Last week, WP Busters released its first plugin titled Passwordless WP. It is a project from full-stack developer Ilya Zolotov that allows end-users to log into their WordPress websites via Touch ID, Face ID, or pin. The goal is to make accessing a site easier and more secure.

Zolotov built the plugin after checking his email on a public database and finding old passwords. He said he now uses a safe browser for work purposes without extensions and scripts. He also said the millions of credentials stolen or compromised every year was a motivator for building the plugin.

“I like this feature of my laptop, and I am using it every day,” he said. “As well, I am using it to avoid entering the ‘root’ password in terminal using my finger, it’s comfortable and any sniffer can’t capture my password.”

Last year, he decided to check browser support for handling passwordless logins but was disappointed that Safari on iPhone only supported external USB keys at the time. He concluded that the technology was not ready yet.

“In Apple’s summer news, I saw the update: the platform authenticator would be available in iOS 14 and BigSur on Safari, and passwordless authentication is working in Chrome now. Also, Microsoft will release Windows Hello support. 2020 is the passwordless year. Awesome!”

He then began work on developing the first version using stable cryptographic libraries and building a simple user experience. He believes the technology that allows this plugin to work will be widely supported from now on.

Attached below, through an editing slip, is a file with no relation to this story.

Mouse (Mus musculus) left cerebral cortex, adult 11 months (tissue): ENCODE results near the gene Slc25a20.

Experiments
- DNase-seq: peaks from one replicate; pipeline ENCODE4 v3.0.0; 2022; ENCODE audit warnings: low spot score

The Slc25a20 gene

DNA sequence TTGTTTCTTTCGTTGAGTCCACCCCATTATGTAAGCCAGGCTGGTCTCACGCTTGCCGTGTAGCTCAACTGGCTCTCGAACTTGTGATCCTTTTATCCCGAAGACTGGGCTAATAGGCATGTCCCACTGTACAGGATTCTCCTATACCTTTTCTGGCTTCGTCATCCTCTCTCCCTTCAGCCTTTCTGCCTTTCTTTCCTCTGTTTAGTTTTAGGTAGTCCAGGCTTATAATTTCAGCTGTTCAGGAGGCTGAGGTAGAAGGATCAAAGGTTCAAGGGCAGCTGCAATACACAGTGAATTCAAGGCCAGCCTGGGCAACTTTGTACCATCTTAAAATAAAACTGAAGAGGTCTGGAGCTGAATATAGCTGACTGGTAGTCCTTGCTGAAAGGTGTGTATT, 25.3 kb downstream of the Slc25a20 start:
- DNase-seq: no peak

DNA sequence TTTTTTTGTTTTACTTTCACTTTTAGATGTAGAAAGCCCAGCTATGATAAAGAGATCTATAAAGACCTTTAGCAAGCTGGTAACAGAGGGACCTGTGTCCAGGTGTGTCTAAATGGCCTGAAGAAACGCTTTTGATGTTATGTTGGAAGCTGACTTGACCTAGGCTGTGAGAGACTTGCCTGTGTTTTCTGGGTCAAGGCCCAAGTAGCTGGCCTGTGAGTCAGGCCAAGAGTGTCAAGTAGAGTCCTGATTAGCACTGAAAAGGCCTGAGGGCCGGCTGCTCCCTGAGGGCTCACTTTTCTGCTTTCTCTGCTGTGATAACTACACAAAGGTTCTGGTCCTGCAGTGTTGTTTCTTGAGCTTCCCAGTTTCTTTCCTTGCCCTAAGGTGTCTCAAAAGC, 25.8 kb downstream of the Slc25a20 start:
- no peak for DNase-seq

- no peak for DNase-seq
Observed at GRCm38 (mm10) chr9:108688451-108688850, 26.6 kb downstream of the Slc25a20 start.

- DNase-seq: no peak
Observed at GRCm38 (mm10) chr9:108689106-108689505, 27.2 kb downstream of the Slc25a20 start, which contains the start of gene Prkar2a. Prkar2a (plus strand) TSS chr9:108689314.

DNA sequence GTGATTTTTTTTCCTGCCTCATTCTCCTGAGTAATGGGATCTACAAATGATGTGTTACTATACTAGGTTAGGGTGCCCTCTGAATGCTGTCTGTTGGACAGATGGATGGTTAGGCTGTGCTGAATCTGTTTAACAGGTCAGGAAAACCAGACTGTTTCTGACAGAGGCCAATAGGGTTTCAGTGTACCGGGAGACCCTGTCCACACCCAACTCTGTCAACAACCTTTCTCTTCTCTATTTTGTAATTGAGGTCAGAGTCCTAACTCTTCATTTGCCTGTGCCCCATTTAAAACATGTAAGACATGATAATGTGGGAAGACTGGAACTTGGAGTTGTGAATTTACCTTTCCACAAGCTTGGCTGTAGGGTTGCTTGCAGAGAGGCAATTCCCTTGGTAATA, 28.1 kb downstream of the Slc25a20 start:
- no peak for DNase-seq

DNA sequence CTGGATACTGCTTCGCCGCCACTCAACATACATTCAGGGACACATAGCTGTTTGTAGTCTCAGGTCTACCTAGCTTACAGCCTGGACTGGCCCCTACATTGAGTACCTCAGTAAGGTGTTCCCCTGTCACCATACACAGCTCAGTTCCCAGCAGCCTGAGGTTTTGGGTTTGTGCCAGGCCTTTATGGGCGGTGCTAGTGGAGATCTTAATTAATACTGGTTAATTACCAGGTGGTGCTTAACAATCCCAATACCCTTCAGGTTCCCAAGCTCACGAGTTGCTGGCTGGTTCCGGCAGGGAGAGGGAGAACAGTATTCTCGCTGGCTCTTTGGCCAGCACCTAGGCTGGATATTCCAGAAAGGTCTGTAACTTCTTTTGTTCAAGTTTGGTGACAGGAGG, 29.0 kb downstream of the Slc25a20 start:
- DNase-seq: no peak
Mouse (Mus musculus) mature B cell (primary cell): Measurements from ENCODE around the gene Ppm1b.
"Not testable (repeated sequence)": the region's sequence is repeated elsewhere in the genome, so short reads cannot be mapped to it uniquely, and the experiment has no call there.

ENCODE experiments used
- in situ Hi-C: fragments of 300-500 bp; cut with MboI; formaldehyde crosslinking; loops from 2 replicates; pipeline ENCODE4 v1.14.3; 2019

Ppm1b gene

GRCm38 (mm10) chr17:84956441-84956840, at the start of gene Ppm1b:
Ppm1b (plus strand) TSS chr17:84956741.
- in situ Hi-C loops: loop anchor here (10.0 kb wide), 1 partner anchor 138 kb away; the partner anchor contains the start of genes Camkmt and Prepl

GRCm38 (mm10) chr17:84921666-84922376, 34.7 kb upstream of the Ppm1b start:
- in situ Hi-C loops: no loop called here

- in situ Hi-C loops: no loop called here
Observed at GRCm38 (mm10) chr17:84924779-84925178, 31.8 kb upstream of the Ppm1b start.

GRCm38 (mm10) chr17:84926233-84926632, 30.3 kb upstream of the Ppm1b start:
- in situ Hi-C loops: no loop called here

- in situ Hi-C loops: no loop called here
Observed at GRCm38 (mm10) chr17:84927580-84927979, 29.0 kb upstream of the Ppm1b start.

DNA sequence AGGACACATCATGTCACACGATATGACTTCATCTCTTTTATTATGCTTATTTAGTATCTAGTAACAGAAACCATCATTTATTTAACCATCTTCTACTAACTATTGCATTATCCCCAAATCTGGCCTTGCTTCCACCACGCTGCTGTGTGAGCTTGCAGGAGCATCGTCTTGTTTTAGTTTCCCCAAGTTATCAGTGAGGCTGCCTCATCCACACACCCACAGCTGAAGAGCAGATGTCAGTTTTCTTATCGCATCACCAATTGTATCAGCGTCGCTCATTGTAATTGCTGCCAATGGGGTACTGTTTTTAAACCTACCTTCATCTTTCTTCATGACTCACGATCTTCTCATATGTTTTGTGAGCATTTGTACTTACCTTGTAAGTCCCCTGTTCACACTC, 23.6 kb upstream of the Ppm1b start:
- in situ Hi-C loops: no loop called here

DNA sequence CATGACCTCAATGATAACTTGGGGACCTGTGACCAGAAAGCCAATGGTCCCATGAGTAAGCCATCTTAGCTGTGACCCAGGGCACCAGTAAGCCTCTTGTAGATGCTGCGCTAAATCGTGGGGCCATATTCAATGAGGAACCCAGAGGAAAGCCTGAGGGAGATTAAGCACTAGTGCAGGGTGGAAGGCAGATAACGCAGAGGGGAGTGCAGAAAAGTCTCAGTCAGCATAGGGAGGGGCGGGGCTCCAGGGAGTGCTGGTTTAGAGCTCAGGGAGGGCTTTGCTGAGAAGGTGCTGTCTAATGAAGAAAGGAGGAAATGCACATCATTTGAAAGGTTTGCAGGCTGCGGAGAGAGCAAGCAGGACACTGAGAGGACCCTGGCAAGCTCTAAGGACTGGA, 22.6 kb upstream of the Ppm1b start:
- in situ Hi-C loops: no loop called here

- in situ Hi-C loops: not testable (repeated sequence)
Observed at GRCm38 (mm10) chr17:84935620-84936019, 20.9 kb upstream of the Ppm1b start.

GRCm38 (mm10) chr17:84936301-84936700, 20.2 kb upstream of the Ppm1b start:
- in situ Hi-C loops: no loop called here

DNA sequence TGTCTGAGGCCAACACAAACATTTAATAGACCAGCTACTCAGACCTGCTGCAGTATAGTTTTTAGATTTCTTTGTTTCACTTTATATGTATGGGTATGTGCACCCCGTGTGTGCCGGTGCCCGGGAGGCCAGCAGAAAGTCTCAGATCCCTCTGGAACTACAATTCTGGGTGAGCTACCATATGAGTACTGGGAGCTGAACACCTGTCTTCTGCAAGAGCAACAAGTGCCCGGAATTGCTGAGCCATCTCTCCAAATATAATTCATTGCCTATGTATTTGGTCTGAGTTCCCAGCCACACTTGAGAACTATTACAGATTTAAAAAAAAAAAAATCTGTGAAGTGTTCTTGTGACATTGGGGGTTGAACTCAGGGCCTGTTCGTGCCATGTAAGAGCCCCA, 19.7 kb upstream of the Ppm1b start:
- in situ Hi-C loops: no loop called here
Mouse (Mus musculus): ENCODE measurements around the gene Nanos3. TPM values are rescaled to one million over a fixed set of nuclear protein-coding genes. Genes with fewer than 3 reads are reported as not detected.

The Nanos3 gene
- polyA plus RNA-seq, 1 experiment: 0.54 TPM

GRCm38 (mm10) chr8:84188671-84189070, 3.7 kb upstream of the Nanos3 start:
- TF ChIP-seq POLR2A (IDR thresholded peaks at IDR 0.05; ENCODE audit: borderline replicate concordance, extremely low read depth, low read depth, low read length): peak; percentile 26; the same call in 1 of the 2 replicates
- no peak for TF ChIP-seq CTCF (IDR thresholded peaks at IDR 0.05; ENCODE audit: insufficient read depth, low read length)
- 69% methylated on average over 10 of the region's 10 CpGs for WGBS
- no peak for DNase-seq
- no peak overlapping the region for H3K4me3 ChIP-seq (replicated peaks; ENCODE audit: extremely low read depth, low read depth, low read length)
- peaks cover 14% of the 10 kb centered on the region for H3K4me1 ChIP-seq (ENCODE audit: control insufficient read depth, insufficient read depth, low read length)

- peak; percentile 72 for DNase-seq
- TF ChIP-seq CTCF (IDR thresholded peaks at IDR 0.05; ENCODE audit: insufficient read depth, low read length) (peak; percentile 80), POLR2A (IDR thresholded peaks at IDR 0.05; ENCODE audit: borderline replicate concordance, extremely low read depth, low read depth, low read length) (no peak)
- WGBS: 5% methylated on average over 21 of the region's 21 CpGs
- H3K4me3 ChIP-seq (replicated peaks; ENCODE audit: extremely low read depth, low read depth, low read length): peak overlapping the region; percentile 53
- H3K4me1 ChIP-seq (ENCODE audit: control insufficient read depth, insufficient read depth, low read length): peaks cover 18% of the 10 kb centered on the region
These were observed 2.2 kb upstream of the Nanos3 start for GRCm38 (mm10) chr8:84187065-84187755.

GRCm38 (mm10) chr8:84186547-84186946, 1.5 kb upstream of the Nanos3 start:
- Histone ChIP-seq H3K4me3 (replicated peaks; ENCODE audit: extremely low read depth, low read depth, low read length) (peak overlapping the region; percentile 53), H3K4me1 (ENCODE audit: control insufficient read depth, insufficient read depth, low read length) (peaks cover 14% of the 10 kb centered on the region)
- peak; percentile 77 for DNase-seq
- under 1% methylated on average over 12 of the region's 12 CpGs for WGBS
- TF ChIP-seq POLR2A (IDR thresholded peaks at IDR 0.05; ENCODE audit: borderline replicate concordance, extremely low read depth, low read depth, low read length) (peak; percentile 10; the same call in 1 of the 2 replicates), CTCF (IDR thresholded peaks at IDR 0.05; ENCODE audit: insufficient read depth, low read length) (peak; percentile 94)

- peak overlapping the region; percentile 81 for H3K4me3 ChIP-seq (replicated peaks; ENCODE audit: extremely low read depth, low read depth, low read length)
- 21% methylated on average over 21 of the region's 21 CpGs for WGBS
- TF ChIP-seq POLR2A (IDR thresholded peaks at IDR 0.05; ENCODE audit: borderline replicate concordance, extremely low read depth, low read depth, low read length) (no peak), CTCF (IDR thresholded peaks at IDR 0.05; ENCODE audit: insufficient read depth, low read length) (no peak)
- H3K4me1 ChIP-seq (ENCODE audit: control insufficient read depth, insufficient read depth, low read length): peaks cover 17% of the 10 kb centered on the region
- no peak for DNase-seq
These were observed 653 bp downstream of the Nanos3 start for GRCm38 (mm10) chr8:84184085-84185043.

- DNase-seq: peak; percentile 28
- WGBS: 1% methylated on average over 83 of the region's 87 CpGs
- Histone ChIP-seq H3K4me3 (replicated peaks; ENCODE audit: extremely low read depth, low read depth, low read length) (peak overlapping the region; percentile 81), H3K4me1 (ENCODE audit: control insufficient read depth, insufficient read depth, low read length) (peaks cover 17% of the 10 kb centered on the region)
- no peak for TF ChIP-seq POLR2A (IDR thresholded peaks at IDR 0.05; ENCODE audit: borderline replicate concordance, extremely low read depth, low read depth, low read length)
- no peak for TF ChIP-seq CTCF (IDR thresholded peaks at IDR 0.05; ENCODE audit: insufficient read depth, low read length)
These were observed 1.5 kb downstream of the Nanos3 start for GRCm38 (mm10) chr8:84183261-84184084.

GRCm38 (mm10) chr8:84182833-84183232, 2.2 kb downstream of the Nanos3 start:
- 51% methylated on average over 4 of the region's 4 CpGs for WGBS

Zolotov assures users that it is a fast, secure, and certified protocol. The plugin does not store any personal data on the server or link to third-party services.

“Other plugins which use SMS or Email to log in, send you code or link,” he said when asked about how Passwordless WP differs from similar plugins. “They make your life harder because you need to do more clicks — open email and link, unlock phone, etc. I prefer to enter a password using my manager, which uses my Touch ID.”

Other plugins using the same technology do exist. WP-WebAuthn, for example, has a few additional features and has been around for about seven months.

How Passwordless WP Works

Using touch/fingerprint to log into WordPress via the Passwordless WP plugin.
Logging into the site via fingerprint.

The plugin requires HTTPS, unless in use in a localhost test environment. It also has a minimum requirement of PHP 7.2. Outside of that, it will work for any WordPress installation. Passwordless logins are handled on the user level, which means that each user on a WordPress site must register a token from their profile page.

The process is simple and takes only moments. Once on the register token screen, users merely need to click a button and choose the authentication method from their operating system.

Registering a token for a user account via the Passwordless WP plugin.
Registering a token for a user account.

From that point forward, when logging into the site, it is merely a matter of clicking on a username and using your Touch ID or Face ID to log in.

The following is a quick video of the plugin in action:

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My experience is with Google Chrome on Windows. The latest release, version 1.1.6, is working well. The previous version had an issue with a missing PHP extension in testing, but the plugin author fixed it quickly and sent out an update once I notified him of the problem.